The American Heart Association has awarded Janet Zoldan, an assistant professor of biomedical engineering, with a four-year $308,000 National Scientist Development Grant to treat peripheral artery disease (PAD).
Narrowing of the arteries and circulation issues associated with PAD cause pain and may ultimately develop into critical limb ischemia. Critical limb ischemia is a condition where wounds do not heal, leading to tissue death and potentially requiring limb amputation. With 8.5 million Americans affected, PAD is a developing health problem, and is expected to grow as risk factors such as obesity and diabetes rise.
Patients with such risk factors are not good candidates for invasive revascularization procedures because they may lack graft-appropriate tissue or may suffer postoperative complications.
Zoldan proposes personalized and controlled tissue engineered neovascularization as a minimally invasive, clinically viable alternative for PAD therapy. Her approach combines patient-specific induced pluripotent stem cells with injectable biomaterials tailored to promote vascular network formation in vivo that will integrate with host tissue.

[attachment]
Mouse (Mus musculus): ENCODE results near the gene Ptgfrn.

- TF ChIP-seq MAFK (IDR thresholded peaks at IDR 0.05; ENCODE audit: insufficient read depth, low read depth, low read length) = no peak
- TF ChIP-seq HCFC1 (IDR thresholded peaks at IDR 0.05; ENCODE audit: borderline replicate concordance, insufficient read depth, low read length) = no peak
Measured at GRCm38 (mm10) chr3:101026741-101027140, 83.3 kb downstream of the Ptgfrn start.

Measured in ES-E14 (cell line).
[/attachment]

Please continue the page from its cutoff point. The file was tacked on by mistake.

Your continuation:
Through this study, Zoldan and her team will gain knowledge to advance the field of stem cell technology and contribute to improving patient quality of life with the development of effective PAD and other cardiovascular disease treatments.
Beyond that, patient-specific vascular networks are also a necessary building block for tissue engineering of whole, autologous organs for transplantation, where the transplant recipient is also the donor. Autologous organ transplants would eliminate the need for life-long immunosuppressant drugs required with allogeneic organ transplants, where the recipient is different from the donor, and reduce the impact of organ donor shortages.